|my blood brother|
One message that has really hit home with me, that I didn't appreciate when I left London to move to Sydney many years ago with a poetic soundtrack of Pete Doherty's For Lovers, is the incredible value of family. I mean, don't get me wrong, I was on Skype regularly connecting with my folks at opposite ends of the day, but one person was very much missing; my brother.
Apparently its innate for there to be a strained relationship between siblings, namely to avoid incest as awkward as I feel even illuminating that one. Nevertheless its probably worth sharing. Being academic growing up and the 'always good' one in the eyes of my folks (actually I'd say more like 'always good at getting away with it') and my younger brother who struggled from birth starting with two broken collarbones and major heart surgery - saved by a hole in it ironically - and then being more of a musician than a nerd like me at school created a rather interesting relationship between us. I'm sure most siblings have had it. I remember one girl at my school having her grades stuck on the fridge next to her twin sisters. She struggled with her weight and didn't get straight A's unlike her skinny twin. Can you imagine what an impact that must have on a person? Blimey. Complexities galore. So my little bro developed a rather cool rebellious streak that manifested in to being a really awesome hyperactive and entertaining musician who liked to joy-ride my car, while I was smug little 'I don't need anyone to discipline me' because I just naturally aced things. As my Dad would remind me at this point "no one likes a smart ass".
Nevertheless, that missing relationship in my adult life came to haunt me when I decided to travel. Things were strained between James and I. We really didn't gel. His temper and my smart-ass didn't make friends and as I set out on tour I met many who I would call my 'soul family' - beautiful friends that were like brothers and sisters to me which highlighted that void in my life more and more. I suppose if you want to see the world as "ONE" then knowing what it is to love is pretty important. Thankfully my brother and I had a really cool reunion in the UK last year and again in Antigua. We hung out. We made friends. We respected one another and we had a very cool conversation about aspects of ourselves that were really inherited and didn't do us any favours. He's awesome. I love him. Always have, always will, however now we can actually be mates. That's cool.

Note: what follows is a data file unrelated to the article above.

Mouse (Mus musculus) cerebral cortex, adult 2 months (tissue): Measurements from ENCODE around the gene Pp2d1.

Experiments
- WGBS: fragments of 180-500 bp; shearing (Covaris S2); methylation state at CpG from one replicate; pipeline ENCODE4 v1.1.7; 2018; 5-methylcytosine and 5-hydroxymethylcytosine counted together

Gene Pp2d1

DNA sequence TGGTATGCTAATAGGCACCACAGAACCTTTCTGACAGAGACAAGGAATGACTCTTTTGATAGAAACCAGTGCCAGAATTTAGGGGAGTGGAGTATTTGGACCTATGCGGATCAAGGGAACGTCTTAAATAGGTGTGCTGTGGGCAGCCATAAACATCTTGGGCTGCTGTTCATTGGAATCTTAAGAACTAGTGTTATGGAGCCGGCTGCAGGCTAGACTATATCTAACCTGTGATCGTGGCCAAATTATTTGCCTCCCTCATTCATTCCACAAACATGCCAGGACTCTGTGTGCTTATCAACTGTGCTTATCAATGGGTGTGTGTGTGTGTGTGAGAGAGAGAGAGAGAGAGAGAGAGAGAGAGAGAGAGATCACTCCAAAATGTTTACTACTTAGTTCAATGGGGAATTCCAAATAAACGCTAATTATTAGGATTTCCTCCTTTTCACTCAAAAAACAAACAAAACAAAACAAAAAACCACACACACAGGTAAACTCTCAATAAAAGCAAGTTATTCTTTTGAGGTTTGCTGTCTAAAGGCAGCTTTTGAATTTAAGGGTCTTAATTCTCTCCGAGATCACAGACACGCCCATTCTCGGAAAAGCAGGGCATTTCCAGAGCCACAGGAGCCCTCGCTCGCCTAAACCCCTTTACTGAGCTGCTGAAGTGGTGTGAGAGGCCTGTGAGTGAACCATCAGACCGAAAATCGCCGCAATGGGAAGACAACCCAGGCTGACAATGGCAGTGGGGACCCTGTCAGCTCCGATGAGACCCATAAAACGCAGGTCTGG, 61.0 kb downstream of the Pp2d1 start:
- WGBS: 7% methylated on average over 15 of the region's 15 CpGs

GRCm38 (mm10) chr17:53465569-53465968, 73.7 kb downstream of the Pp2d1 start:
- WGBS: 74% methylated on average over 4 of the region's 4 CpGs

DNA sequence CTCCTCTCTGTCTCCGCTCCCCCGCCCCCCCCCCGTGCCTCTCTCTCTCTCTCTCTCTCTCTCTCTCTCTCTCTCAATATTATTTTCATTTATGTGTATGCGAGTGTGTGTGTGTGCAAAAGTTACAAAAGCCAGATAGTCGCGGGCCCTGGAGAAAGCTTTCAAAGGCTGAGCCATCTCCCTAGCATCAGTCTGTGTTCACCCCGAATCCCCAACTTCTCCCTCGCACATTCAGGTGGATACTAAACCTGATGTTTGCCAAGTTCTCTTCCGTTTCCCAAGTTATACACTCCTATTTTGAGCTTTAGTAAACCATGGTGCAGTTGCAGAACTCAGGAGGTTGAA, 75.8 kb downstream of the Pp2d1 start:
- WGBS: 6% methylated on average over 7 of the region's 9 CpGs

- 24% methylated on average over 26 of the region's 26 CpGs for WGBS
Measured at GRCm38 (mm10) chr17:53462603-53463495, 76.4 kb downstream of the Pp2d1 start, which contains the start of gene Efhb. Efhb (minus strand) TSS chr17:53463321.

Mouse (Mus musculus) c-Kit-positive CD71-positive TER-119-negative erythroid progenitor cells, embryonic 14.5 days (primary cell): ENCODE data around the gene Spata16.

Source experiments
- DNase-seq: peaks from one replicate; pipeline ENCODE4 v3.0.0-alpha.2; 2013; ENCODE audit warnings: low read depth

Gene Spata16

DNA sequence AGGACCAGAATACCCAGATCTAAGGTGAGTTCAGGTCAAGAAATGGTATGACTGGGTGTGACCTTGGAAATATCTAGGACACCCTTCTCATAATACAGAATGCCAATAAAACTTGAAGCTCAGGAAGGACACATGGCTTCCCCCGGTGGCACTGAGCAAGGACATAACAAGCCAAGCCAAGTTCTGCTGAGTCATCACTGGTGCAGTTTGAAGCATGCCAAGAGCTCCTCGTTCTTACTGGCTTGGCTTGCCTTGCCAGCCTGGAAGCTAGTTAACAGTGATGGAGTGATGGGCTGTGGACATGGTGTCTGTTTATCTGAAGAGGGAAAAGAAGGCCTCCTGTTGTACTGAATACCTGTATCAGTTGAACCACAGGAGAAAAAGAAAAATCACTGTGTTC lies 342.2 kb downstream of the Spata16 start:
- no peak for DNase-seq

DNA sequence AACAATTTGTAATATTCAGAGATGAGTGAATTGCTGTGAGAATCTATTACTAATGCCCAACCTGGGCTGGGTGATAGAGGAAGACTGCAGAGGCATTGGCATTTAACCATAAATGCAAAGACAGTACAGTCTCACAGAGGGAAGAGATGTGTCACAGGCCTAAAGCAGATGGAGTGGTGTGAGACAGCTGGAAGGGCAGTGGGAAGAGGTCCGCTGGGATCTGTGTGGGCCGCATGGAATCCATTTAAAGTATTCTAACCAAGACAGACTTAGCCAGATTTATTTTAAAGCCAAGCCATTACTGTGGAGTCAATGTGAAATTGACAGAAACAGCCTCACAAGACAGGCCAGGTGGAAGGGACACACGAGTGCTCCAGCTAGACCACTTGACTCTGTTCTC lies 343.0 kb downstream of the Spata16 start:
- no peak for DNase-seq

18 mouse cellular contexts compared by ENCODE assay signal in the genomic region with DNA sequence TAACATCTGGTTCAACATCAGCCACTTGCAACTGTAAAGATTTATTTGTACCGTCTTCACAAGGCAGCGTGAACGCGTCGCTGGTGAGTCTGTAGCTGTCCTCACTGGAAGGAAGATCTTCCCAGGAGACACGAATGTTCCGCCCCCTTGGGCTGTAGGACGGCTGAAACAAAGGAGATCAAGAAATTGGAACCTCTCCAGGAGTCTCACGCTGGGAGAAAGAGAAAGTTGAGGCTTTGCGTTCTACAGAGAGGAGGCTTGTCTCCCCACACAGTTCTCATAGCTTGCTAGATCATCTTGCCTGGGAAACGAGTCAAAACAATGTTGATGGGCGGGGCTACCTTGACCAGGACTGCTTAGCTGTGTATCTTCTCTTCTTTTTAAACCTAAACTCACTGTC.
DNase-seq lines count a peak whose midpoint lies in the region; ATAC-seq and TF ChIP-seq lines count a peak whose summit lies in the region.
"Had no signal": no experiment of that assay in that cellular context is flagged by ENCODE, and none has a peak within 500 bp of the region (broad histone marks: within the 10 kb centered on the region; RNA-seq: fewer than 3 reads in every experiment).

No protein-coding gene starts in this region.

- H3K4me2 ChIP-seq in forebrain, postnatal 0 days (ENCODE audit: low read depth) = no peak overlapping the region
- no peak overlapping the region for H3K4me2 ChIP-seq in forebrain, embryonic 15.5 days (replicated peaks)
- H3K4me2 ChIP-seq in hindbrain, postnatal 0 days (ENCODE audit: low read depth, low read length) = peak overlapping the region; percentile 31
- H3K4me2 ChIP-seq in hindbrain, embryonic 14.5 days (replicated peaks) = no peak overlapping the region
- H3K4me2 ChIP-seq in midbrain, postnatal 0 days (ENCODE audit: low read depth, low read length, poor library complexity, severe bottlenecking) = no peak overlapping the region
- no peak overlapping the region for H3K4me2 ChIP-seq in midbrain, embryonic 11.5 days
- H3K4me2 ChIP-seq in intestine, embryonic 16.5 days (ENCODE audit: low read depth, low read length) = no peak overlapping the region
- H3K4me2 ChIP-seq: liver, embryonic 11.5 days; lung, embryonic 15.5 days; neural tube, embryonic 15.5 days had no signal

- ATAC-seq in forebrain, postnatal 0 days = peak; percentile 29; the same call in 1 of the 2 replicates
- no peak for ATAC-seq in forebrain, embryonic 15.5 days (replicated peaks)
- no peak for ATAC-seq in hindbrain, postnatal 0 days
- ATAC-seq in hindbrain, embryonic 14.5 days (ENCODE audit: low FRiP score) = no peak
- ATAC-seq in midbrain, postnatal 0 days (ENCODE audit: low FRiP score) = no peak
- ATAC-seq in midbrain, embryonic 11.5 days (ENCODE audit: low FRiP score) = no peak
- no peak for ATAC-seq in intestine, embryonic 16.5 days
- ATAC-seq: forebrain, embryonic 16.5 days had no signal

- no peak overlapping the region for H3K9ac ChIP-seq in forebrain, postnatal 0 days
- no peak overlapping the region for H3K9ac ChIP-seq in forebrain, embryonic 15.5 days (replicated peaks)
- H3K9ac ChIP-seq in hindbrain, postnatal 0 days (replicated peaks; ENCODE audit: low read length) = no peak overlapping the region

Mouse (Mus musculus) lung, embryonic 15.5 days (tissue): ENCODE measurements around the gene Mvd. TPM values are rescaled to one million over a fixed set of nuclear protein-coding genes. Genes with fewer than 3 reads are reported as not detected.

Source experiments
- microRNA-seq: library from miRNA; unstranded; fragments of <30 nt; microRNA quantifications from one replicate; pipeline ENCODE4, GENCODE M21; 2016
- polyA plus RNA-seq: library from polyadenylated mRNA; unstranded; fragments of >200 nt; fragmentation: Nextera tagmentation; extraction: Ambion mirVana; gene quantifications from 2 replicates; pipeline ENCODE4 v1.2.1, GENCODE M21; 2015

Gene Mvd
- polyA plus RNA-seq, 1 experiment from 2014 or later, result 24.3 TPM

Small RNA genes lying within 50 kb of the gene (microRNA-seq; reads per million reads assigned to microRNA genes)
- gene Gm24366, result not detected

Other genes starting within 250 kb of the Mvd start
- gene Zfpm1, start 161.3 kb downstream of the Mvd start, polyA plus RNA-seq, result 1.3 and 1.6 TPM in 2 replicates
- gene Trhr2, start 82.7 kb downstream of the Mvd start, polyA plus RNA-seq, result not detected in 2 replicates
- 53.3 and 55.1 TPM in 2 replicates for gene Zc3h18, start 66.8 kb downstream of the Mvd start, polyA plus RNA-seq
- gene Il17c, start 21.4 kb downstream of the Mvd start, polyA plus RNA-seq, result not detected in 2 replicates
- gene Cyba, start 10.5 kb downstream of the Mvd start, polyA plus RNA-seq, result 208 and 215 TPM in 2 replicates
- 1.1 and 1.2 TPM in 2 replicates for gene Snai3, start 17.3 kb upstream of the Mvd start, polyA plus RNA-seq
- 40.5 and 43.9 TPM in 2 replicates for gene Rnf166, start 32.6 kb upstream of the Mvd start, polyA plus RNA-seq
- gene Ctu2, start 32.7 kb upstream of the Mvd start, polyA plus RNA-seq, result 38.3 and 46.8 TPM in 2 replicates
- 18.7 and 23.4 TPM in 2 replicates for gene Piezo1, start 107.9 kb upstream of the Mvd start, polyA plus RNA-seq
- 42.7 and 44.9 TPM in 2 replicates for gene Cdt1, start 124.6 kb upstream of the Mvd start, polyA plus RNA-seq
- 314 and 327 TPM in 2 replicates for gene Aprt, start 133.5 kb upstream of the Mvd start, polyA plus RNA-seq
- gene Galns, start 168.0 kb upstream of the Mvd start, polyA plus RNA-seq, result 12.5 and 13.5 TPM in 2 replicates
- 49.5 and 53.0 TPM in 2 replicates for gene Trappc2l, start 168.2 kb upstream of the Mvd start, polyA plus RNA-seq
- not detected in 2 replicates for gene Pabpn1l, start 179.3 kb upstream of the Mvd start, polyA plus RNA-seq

Now the wonderful appreciation for 'everyone's my brethren' and I want them to be happy is all good and well HOWEVER, in the West especially we live in a time where competition between us drives a collective mentality. It drives our consumptive culture and if it were not for 'a sense of comparison' perhaps we would not be so driven to buy things we don't truly need and give a damn what others think of us. Not an easy one to transcend I guess. This also creates a separation between people. Which can sadly grow in to wars and bloodshed.
In India when I stayed with who I call 'my surrogate family'. Man, I love them. The parents Melchandar and Didi (same age as I am) slept in one room with their five children. Their life is not comfortable but like we all do, they've adapted in order to survive the reality of intense snowfall, low caste status, lack of running water and employment. They amazingly do survive with an incredible faith in Shiva (God of the Universe). But one thing I really felt they had so powerfully that I feel we have really lost in the West is a true sense of community and family; they share their karma's and dramas. If one member of the family suffers; the whole family suffers with them. I mean what could be more manifest than blood? In the West we have an idea that to need support is weakness. You don't see updates of people saying; "Guys, going through a major break up, feel bloody miserable, could do with a hug" on Facebook do you? And yet we all suffer. We all feel emotions and its hard because we rightly know the value of optimism and don't like to bring another down. This 'one man for himself' and 'dog eat dog' can be a ruthless field of play.
This big wall around our hearts has done an amazing job at blocking out true feelings, true empathy and open heartedness with another. Understandably really because life can be hard, people can be shit and we all by nature, strive to survive. Its sad that we even have to ask for help when really, deep down, there is a sense of knowing when something's up with someone;"R U OK?" is worthy of a plug here.
There are a lot of things to be thankful for when being from a 'developed' nation, I feel super grateful for the freedom and comfort that affords me yet personally, its wonderful to come back to thanks for my family despite them being sprinkled about the globe and my galavants. They are not perfect. We've had a 'story' but thankfully we've taken the lessons and moved on.
The biggest insight I have had recently in terms of relating to people is to 'live and let live', something I am sure is very hard for parents to accept when their little'ns become big'ns or you see people you love missing the obvious... and in an interestingly cool way this idea could lead to anarchism:
The world is so imbalanced this day today with so much separation because people both in personal relationships and worldwide try to fix other people in the outer sense to get some kind of inner peace and balance. This will never work out, we need to hold ourselves responsible for our own inner selves and lives.My gorgeous 3 year old nephew who I met for the first time this week just said aloud "Hakuna Matata."
Amen to that little 3 year old man. Such a gift.